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?Annamia thuathienensis NGUYEN, 2005

March 13th, 2012 — 1:25pm

Annamia spp. may be confused with related genera such as those of the genus Balitoropsis. They can be identified by their more depressed body shape, elongate lower caudal-fin lobe, and the presence of a single unbranched ray in the pectoral and pelvic fins. At least one undescribed member of the genus is thought to exist.

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Lepidocephalichthys hasselti (VALENCIENNES, 1846)

March 13th, 2012 — 1:25pm

At one locality close to Ban Na Hwai, Chiang Mai Province, Thailand L. hasselti was collected from a shallow (<0.5 m) pool in a swampy zone between forest and rice fields. The substrate was of mud, there was no aquatic vegetation and it was being used as drinking water by local animals, with the only effluent connected to a 'small creek'. Other species found there were Physoschistura pseudobrunneana, Rasbora hobelmani and Systomus cf. orphoides.

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Botia rostrata GÜNTHER, 1868

March 13th, 2012 — 1:25pm

Within the nominal species grouping suggested by Grant (2007) almost all B. rostrata sold in the hobby are B. sp. 'upper Brahmaputra' with B. rostrata sensu stricto rarely, if ever, available. Trade names include 'Gangetic loach', 'twin-banded loach' and 'ladder loach'. The defining characters of the group are "Pattern consisiting of 8-10 black to dark brown body bars that exhibit pale and numerous spots in juveniles, and in adults the bars can anast…

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Aborichthys sp. 'AR02'

March 13th, 2012 — 1:25pm

This fish occasionally turns up as a contaminant in shipments of A. sp. 'AR01'. The latter is usually traded as A. elongatus but that species appears endemic to higher altitude waters of the Brahmaputra drainage in Darjeeling District which borders Jalpaiguri to the north east. These flow down from the Sivalik Hills whereas the Raidak I originates in Bhutan. Only three species of Aborichthys have been officially described to date meaning this is likely to represent an undescribed speci…

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Botia histrionica BLYTH, 1860

March 13th, 2012 — 1:25pm

Adult patterning of the different geographical forms can vary considerably though young specimens all possess 5 solid dark bars on each flank and are often confused with those species exhibiting a similar juvenile pattern, particularly B. kubotai. However the horizontal dark bars on the flanks in B. kubotai typically split at quite a young age and/or develop horizontally-orientated ‘peaks’ whereas those in B. histrionica remain solid for longer and the central bar usually has a pale spot at the top so forms a ‘y’ shape.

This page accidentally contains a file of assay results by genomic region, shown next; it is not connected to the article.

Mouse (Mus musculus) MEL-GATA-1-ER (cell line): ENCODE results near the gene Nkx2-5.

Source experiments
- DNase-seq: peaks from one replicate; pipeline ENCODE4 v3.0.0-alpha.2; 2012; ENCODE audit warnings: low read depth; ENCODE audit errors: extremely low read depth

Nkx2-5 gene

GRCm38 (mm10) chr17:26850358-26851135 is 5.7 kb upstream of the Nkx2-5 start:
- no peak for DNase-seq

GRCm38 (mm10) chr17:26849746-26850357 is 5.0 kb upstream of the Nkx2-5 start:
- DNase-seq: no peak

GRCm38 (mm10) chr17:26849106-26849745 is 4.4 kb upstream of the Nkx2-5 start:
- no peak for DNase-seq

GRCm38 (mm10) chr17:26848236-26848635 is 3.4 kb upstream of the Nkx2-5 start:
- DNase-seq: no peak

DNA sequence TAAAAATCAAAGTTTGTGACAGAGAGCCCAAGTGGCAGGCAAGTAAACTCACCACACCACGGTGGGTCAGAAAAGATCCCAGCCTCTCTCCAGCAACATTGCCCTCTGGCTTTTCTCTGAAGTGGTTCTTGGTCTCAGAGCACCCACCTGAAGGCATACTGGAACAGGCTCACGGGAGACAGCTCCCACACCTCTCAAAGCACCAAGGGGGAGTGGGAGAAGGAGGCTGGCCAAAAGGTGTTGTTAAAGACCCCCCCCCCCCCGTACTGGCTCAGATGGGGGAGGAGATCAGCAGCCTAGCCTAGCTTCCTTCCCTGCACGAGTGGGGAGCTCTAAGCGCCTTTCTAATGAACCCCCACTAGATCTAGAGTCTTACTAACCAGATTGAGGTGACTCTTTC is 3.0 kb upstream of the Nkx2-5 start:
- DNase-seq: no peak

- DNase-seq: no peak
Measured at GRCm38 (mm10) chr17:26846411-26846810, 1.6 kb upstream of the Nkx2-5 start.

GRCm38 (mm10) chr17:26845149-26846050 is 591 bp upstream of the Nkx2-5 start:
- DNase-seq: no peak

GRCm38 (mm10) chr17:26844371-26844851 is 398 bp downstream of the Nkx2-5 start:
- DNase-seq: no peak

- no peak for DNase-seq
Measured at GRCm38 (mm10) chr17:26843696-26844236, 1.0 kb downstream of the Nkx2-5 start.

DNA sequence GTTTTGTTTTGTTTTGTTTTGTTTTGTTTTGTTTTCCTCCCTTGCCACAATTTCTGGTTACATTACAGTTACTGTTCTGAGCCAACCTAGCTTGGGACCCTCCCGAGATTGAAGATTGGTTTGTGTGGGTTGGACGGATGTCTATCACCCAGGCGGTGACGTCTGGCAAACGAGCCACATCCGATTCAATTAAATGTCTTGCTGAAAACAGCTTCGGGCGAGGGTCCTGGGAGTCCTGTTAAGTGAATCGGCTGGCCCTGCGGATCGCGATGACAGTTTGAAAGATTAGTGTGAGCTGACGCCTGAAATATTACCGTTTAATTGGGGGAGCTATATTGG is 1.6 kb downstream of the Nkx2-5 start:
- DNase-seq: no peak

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Botia kubotai KOTTELAT, 2004

Polka-Dot Loach

March 13th, 2012 — 1:25pm

Appears to be endemic to headwaters of the Salween River basin around the border between Myanmar and Thailand. The type specimens were collected from the Megathat Chaung (Megathat stream) in the upper Ataran (known as the Kasat in Thai) River basin, Kayin/Karen State, Myanmar and another population was later discovered in the Hanthayaw River (Suriya in Thai), Tak Province, Thailand.

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Botia udomritthiruji NG, 2007

Emperor Botia

March 13th, 2012 — 1:25pm

Known only from the Tanintharyi River drainage in Tanintharyi (previously Tenasserim) Division, southern Myanmar. Tanintharyi lies on the Kra Isthmus and the river bisects the central zone north-to-south before emptying into the Andaman Sea at Mergui/Myeik.

This area is not easy to access for fish collectors due to occasional conflict between the Myanma…

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Acanthopsoides sp. 'A01'

March 13th, 2012 — 1:25pm

Acanthopsoides spp. are most closely related to the horse-faced loaches of the genus Acantopsis with which they often co-occur in nature, and thus commonly referred to as 'dwarf horse-face loaches'.

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Acanthopsoides sp. 'A02'

March 13th, 2012 — 1:25pm

Acanthopsoides spp. are most closely related to the horse-faced loaches of the genus Acantopsis with which they often co-occur in nature, and thus commonly referred to as 'dwarf horse-face loaches'. The genus currently comprises five species of which four were described by Siebert (1991);…

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Hemimyzon formosanus (BOULENGER, 1894)

March 13th, 2012 — 1:25pm

Current knowledge suggests that H. formosanus is the most widely-distributed and following Chen and Fang (2009) it can be distinguished by the following suite of characters: 3+7 dorsal-fin rays; 10-12 pectoral-fin rays (modally 11) +9-11 (modally 10)…

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